An international team of scientists recently announced the discovery of a new species of blind deep-sea crab whose legs are covered with long, pale yellow hairs. This crab was first observed in March 2005 by marine biologists using the research submarine Alvin to explore hydrothermal vents along the Pacific-Antarctic ridge, south of Easter Island. Because of its hairy legs, this animal was nicknamed the "Yeti crab," after the fabled Yeti, the abominable snowman of the Himalayas. The Yeti crab was discovered during the Easter Microplate expedition to the southeast Pacific, led by MBARI scientist Bob Vrijenhoek. The primary goal of this expedition was to learn how bottom-dwelling animals from one deep-sea hydrothermal vent are able to colonize other hydrothermal vents hundreds or thousands of miles away. Vrijenhoek and his team were addressing this question by comparing the DNA of animals at hydrothermal vents in different parts of the Pacific Ocean.
During one Alvin dive, marine biologist Michel Segonzac, from Institut français de recherche pour l'exploitation de la mer (IFREMER) in France, noticed an unusually large (15-cm-long) crab with hairy arms lurking on the seafloor. Segonzac asked the Alvin pilots to collect this crab and bring it back to the surface.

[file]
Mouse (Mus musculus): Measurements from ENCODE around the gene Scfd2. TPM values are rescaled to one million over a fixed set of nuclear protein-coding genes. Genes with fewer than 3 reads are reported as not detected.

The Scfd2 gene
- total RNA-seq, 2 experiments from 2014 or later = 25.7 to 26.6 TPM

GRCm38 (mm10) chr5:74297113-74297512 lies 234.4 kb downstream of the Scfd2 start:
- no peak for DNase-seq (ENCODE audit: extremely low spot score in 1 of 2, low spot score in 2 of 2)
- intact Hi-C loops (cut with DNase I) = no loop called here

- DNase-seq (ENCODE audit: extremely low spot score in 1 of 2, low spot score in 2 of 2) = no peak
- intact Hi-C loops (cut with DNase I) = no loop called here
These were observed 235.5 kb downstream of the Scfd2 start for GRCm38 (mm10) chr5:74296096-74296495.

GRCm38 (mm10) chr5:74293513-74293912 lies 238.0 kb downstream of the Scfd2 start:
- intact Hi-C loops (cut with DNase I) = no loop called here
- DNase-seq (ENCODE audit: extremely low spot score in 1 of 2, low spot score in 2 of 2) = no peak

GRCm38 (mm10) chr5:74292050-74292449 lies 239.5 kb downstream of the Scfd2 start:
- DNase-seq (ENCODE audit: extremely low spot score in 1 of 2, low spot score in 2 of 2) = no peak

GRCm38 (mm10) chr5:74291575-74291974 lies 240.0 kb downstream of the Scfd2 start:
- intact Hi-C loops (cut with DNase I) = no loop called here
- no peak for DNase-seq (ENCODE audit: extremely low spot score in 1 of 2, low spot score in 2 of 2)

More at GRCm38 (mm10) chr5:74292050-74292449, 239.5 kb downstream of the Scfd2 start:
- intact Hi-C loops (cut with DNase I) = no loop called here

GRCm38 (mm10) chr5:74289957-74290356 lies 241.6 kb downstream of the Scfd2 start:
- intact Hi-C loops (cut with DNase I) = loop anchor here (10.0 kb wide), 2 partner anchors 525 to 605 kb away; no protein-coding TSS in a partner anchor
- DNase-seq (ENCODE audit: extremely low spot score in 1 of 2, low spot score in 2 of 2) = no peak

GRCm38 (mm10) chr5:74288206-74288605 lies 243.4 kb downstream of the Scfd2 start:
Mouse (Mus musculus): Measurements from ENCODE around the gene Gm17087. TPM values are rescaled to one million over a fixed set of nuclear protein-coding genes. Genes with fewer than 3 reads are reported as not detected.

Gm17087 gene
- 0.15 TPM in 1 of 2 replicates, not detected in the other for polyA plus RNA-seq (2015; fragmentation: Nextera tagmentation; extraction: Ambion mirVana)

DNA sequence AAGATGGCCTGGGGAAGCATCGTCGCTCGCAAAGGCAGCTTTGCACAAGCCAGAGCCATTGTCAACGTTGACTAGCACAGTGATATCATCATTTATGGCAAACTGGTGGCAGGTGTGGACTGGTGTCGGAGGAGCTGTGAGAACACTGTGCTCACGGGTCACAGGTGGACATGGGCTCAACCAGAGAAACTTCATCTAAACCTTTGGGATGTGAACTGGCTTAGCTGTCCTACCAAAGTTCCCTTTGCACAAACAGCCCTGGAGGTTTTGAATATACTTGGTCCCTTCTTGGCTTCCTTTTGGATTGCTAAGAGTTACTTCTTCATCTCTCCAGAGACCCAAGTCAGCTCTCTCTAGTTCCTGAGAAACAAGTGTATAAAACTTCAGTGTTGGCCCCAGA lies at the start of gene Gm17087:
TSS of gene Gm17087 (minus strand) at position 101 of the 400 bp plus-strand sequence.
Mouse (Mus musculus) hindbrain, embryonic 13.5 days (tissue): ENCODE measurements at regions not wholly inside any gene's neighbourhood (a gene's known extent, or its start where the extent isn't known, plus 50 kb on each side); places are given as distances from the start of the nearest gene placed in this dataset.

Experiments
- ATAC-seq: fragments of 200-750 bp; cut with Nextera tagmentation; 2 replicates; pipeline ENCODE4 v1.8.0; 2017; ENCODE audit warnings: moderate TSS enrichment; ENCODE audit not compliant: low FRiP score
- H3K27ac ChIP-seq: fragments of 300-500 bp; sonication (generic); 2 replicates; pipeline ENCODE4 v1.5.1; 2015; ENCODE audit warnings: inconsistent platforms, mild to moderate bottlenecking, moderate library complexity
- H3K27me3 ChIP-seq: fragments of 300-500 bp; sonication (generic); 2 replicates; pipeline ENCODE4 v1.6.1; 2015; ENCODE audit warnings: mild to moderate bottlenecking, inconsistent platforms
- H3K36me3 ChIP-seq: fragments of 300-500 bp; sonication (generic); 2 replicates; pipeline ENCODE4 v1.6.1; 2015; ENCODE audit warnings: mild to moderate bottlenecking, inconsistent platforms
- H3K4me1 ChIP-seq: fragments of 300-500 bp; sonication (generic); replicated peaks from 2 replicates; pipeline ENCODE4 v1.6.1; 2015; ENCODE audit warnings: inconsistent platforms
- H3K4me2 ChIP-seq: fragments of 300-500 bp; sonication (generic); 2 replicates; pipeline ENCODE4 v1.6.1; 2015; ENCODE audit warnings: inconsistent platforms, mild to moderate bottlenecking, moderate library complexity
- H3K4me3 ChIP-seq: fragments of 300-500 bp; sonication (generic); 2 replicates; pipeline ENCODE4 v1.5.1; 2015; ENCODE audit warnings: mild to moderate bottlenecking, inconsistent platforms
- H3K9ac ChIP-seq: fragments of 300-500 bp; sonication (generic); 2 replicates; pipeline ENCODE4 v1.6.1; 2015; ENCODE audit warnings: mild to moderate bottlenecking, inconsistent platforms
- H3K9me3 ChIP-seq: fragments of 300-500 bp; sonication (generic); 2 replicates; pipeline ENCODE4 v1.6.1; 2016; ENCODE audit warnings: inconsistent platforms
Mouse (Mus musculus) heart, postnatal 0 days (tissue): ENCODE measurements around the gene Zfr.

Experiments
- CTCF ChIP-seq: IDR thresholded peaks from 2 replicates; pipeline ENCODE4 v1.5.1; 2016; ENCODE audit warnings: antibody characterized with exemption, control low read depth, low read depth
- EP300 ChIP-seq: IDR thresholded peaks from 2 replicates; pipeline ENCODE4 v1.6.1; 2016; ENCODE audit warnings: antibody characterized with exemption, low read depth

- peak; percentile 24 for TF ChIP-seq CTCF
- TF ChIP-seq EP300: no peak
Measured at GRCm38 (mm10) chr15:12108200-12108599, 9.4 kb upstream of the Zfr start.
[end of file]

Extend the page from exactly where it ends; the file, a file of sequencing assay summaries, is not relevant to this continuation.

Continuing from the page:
The researchers saw more of these unusual crabs during subsequent Alvin dives. Most of the crabs were living at depths of about 2,200 meters (7,200 feet) on recent lava flows and areas where warm water was seeping out of the sea floor. According MBARI biologist Joe Jones, "Many of the crabs were hiding underneath or behind rocks—all we could see were the tips of their arms sticking out."
After returning to shore, researchers Segonzac and Jones worked with Enrique Macpherson from the Consejo Superior de Investigaciones Científicas (CSIC) in Spain to identify the crab they had collected. They found that the crab was not only a new species (which they named Kiwa hirsuta), but an entirely new family (Kiwaidae). The Yeti crab is a distant relative to the hermit crabs commonly seen lurking in tide pools.